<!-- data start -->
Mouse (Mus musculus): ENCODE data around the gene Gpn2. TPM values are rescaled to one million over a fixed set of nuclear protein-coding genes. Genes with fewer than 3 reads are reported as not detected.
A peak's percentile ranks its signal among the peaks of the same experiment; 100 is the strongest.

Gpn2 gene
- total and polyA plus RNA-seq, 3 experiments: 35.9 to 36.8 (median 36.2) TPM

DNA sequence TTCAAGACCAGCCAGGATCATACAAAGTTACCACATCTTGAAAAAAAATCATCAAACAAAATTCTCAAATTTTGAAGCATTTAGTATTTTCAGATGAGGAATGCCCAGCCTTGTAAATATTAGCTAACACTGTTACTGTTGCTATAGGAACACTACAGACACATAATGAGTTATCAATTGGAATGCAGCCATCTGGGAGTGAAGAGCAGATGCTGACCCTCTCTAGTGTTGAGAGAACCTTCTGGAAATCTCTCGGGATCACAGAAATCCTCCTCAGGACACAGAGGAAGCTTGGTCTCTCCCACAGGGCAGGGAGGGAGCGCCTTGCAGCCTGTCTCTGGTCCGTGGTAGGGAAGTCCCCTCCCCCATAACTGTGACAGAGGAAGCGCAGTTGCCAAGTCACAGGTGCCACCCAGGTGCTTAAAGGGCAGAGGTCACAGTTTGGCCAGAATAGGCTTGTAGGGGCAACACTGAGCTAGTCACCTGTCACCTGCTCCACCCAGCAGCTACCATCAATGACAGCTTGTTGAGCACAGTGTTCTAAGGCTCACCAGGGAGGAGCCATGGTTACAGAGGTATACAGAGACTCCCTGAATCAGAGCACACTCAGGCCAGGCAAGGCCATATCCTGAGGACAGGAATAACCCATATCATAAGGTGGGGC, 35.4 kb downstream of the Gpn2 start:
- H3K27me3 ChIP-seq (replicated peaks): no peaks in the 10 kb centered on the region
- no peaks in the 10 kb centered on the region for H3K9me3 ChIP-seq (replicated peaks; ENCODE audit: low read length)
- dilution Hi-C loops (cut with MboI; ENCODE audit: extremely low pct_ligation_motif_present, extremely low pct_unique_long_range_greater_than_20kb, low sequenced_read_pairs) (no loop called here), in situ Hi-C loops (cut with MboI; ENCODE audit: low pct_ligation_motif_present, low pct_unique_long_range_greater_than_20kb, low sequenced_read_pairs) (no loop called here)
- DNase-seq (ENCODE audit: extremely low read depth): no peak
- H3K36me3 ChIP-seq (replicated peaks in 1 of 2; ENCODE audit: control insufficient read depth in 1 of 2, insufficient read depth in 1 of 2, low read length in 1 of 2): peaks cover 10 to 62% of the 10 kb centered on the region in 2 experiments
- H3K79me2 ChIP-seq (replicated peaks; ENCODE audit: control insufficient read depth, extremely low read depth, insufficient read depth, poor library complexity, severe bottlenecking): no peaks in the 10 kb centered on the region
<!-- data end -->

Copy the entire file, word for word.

Mouse (Mus musculus): ENCODE data around the gene Gpn2. TPM values are rescaled to one million over a fixed set of nuclear protein-coding genes. Genes with fewer than 3 reads are reported as not detected.
A peak's percentile ranks its signal among the peaks of the same experiment; 100 is the strongest.

Gpn2 gene
- total and polyA plus RNA-seq, 3 experiments: 35.9 to 36.8 (median 36.2) TPM

DNA sequence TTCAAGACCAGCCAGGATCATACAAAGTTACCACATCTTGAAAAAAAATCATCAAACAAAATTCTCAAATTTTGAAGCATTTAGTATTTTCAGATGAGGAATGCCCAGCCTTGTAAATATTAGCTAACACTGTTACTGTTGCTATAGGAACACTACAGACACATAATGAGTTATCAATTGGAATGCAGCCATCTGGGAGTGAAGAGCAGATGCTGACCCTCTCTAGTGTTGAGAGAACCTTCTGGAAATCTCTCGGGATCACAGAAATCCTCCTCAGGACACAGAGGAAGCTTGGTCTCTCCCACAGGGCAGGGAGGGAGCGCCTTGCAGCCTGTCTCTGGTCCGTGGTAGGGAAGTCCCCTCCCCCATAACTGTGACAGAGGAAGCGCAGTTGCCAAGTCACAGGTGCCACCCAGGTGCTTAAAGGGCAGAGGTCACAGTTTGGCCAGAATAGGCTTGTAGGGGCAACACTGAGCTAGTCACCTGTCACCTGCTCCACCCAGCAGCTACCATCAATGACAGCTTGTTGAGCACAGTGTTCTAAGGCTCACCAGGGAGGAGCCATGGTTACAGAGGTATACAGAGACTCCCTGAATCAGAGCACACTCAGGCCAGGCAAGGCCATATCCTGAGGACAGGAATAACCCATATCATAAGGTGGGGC, 35.4 kb downstream of the Gpn2 start:
- H3K27me3 ChIP-seq (replicated peaks): no peaks in the 10 kb centered on the region
- no peaks in the 10 kb centered on the region for H3K9me3 ChIP-seq (replicated peaks; ENCODE audit: low read length)
- dilution Hi-C loops (cut with MboI; ENCODE audit: extremely low pct_ligation_motif_present, extremely low pct_unique_long_range_greater_than_20kb, low sequenced_read_pairs) (no loop called here), in situ Hi-C loops (cut with MboI; ENCODE audit: low pct_ligation_motif_present, low pct_unique_long_range_greater_than_20kb, low sequenced_read_pairs) (no loop called here)
- DNase-seq (ENCODE audit: extremely low read depth): no peak
- H3K36me3 ChIP-seq (replicated peaks in 1 of 2; ENCODE audit: control insufficient read depth in 1 of 2, insufficient read depth in 1 of 2, low read length in 1 of 2): peaks cover 10 to 62% of the 10 kb centered on the region in 2 experiments
- H3K79me2 ChIP-seq (replicated peaks; ENCODE audit: control insufficient read depth, extremely low read depth, insufficient read depth, poor library complexity, severe bottlenecking): no peaks in the 10 kb centered on the region